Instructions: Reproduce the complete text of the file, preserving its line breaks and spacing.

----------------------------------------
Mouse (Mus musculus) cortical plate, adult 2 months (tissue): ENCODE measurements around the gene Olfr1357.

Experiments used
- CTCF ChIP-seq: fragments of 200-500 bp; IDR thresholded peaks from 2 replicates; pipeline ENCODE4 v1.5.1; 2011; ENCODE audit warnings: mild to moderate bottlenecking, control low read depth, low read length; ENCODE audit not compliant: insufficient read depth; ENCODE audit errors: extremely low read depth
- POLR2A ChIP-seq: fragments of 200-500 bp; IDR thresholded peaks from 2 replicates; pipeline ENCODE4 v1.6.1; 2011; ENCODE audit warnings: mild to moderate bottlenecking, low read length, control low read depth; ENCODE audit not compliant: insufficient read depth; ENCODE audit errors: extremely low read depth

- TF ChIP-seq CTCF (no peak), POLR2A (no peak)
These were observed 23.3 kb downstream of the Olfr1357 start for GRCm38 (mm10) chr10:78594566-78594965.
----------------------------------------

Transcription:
Mouse (Mus musculus) cortical plate, adult 2 months (tissue): ENCODE measurements around the gene Olfr1357.

Experiments used
- CTCF ChIP-seq: fragments of 200-500 bp; IDR thresholded peaks from 2 replicates; pipeline ENCODE4 v1.5.1; 2011; ENCODE audit warnings: mild to moderate bottlenecking, control low read depth, low read length; ENCODE audit not compliant: insufficient read depth; ENCODE audit errors: extremely low read depth
- POLR2A ChIP-seq: fragments of 200-500 bp; IDR thresholded peaks from 2 replicates; pipeline ENCODE4 v1.6.1; 2011; ENCODE audit warnings: mild to moderate bottlenecking, low read length, control low read depth; ENCODE audit not compliant: insufficient read depth; ENCODE audit errors: extremely low read depth

- TF ChIP-seq CTCF (no peak), POLR2A (no peak)
These were observed 23.3 kb downstream of the Olfr1357 start for GRCm38 (mm10) chr10:78594566-78594965.